Ciga Healthcare has an office in the United States where it has contracts with drugstore giants Walgreen and Rite Aid, as well as Shoppers Drug Mart in Canada. The company now employs 23 people, including Irwin’s sons Niall (a former UUP councillor) and Allan. Ciga achieved sales of £3m last year and Irwin expects this to grow to £5m in 2017, Brexit or no Brexit.

He sells very little in Europe, blaming the “anti-competitive and protectionist” trading rules.

“As far as my business is concerned, there’s no advantage for us being in the EU,” he said. “It’s 28 different markets and they will nearly always find rules and regulations to keep you out. In France, for example, our kits can only be sold in pharmacies and not on supermarket shelves. There are 20,000 pharmacies and no chains, unlike the UK where there are 10,000 pharmacies and most are part of chains. It’s too complicated and expensive to do business in France, similarly Spain and Germany.”

Irwin’s frustration with Europe goes way beyond his personal experience of the market.

“In 1975 I voted to join the EEC because I thought it was a trading deal. It’s now a juggernaut driving towards a united Europe with a single army and a single currency. I was against Maastricht and against the euro. All the elites wanted us to join, but thankfully we didn’t.

“The Remain camp can’t tell us what the EU will look like in ten years or how much it will cost to be a member. I think other countries will leave the EU. When you look at trade, the EU represents just 15% of world trade, while the rest of the world accounts for the other 85%. The Commonwealth nations are entirely open to doing business with the UK. We have excellent trade links with them and similar legal systems. The UK will do very well outside the EU.”

Irwin employs several foreign nationals in his Ballymena factory, mostly from Poland, and is full of praise for their professionalism and work ethic. He agrees that many companies rely heavily upon migrant labour and says employers will not lose out if there’s a Brexit.

“The migrant workers who are here will remain here, but there needs to be a discussion about an Australian-style points system. We don’t need to stop immigration, in fact we should be bringing in more highly skilled people from the Commonwealth. I think it’s quite reasonable that companies should be able to bring skilled people in to fill specific jobs, but we can’t continue to have huge numbers of people pouring into the UK. It’s not sustainable.”

Whether the vote goes his way or not, Irwin has already set his sights on another campaign.

“My next target is helping to drive forward the case for integrated education,” he said. “It goes back to my upbringing. I’m an atheist and my parents were liberal. I played hurling with friends when I was a child and our home was a place where everyone met for conversation.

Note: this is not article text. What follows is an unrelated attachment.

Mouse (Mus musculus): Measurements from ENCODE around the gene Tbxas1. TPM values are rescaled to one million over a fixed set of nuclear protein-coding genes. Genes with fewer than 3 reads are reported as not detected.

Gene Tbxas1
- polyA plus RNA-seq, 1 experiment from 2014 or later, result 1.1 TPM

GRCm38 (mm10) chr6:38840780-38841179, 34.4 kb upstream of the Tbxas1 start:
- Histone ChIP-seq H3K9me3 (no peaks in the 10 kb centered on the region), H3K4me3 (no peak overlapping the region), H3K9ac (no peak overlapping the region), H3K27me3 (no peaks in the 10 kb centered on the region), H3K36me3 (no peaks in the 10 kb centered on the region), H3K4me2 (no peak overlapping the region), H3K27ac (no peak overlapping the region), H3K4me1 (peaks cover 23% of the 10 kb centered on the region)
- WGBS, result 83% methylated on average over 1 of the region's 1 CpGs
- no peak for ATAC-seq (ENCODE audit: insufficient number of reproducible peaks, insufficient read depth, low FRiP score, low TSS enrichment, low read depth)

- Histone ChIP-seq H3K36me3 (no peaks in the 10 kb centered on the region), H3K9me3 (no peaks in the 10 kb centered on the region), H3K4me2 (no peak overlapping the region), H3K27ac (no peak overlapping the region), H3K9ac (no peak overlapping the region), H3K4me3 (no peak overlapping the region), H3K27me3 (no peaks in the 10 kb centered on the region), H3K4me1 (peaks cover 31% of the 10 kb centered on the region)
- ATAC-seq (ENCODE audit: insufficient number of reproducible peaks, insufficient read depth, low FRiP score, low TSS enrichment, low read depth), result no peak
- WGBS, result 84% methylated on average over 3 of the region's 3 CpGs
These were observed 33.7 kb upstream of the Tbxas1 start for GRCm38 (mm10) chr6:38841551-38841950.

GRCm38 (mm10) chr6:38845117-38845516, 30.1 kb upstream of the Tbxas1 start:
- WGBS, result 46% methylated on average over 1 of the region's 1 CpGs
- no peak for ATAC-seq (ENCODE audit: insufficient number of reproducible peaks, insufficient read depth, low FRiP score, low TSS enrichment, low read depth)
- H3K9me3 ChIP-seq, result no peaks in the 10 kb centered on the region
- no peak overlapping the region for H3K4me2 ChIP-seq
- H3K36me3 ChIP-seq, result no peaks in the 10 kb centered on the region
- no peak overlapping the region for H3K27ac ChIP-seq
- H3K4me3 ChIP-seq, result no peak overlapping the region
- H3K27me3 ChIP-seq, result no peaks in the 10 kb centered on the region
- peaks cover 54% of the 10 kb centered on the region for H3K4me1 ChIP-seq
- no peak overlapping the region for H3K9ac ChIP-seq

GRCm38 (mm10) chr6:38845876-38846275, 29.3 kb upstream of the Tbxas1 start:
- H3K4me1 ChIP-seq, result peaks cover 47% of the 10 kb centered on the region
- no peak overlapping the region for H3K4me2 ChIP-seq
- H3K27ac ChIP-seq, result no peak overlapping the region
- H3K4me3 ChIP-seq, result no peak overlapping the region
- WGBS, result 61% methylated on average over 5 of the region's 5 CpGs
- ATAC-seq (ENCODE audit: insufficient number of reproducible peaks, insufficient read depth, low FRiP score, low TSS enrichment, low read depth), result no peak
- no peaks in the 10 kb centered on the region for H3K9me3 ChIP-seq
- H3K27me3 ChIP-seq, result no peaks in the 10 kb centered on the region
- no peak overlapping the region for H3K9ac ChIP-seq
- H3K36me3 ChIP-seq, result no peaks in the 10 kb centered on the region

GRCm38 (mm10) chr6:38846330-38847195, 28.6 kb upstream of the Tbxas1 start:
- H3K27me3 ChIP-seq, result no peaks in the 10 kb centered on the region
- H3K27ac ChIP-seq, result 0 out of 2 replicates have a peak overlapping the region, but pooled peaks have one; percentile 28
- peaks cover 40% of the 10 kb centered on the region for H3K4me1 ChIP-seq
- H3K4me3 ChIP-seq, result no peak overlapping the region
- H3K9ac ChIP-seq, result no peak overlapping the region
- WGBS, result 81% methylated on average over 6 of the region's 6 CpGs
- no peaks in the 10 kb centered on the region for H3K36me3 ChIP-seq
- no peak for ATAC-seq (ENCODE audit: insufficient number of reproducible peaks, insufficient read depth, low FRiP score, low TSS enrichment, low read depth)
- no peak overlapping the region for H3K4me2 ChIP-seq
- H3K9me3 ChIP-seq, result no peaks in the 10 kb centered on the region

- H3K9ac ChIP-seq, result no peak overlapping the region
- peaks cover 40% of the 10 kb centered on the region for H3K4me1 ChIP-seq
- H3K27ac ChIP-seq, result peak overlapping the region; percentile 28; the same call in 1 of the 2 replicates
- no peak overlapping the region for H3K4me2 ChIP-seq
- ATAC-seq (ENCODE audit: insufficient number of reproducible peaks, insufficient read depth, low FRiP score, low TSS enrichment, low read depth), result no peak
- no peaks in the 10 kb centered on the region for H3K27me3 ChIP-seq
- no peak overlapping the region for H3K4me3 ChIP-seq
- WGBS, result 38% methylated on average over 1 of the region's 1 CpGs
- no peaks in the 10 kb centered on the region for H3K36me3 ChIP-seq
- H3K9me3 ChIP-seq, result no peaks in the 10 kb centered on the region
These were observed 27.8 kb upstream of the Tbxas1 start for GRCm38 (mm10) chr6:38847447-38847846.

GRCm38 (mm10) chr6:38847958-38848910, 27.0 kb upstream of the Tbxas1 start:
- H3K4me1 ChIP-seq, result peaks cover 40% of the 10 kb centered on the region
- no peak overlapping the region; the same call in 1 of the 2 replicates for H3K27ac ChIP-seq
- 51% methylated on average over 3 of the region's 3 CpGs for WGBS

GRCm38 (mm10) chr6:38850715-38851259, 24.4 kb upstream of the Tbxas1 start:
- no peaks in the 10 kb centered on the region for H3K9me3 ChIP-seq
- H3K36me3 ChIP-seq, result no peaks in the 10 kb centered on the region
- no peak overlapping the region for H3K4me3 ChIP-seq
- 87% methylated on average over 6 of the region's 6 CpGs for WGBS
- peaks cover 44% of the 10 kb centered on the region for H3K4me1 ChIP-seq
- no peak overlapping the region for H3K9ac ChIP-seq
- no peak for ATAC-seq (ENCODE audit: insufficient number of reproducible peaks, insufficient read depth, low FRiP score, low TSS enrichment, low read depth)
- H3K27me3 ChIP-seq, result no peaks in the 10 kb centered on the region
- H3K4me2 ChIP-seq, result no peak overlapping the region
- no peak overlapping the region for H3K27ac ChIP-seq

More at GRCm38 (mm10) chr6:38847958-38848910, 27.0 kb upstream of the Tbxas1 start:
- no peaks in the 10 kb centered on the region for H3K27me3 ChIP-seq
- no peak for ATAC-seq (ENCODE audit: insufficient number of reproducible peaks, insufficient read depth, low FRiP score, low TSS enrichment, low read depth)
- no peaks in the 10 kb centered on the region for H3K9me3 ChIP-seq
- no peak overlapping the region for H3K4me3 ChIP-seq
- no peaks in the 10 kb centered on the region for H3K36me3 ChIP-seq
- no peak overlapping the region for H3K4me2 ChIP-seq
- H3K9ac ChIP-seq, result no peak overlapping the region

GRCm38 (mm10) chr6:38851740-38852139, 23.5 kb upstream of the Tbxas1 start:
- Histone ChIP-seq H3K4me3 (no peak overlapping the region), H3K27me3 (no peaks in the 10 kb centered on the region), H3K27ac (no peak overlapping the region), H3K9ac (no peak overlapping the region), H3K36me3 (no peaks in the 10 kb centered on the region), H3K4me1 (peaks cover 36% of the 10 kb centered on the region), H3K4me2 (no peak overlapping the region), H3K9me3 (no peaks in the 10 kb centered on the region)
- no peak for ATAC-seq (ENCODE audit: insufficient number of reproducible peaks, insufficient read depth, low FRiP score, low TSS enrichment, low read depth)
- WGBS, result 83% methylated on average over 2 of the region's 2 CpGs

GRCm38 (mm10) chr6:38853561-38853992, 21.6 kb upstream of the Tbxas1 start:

“I feel strongly that if we bring kids together at an early stage, a lot of our negative attitudes towards each other will disappear and Northern Ireland will become a better and more prosperous society, where everyone has a chance to do well.”

Irwin Armstrong is one of the few vocal pro-Brexit business leaders in Northern Ireland. But what have other bosses had to say on the subject of the EU Referendum?

Michael Ryan, vice-president and general manager of aerospace giant Bombardier: “It is better for our company that the UK remains within the EU. Access to integrated European supply chains is critical to our business, and the free movement of goods across Europe contributes significantly to our competitiveness.”

William Wright, founder and chairman of busmaker Wrightbus: “I am totally in favour of getting out. It is time to take back control of our own affairs. The bureaucracy of Europe is not conducive to the UK’s business interests. I am firmly in the ‘leave’ camp.”

Janet McCollum, chief executive of poultry giant Moy Park: “We are a European business and Europe is our market — and we are strongly in favour of the UK remaining within the EU. Remaining gives firms greater certainty about the future.”

Bill Wolsey, managing director of hospitality giant Beannchor, owners of the Merchant Hotel: “We will have difficulty getting people to come here. Even though we have a far higher percentage of local people working for us, there still will be a massive shortfall.”

Terry Cross, founder of Delta Print and Packaging: “It’s a ‘common market’ and there should be a common currency and no barriers to trade across all the EU states, including Britain. We need to scale up and work together to compete with China, Russia and the US. There’s nobody coming forward with an overwhelming case that we’d be much better outside the EU.”

Liam Nagle, chief executive of Norbrook Holdings: “We have to look at the facts — that 80% of our sales come from outside the UK and Ireland. And £50m of our sales come from EU members, and we are very dependent on free movement over the border. Hundreds of our workers commute over the border every day for work. And we buy about £30m in raw materials from EU countries.”

James Bardrick, UK chief of Citigroup: “We believe the UK’s position as a global leader in many areas of financial services is in no small part aided by efficient and effective access to the EU’s single market — the largest single market in the world.”

Online Editors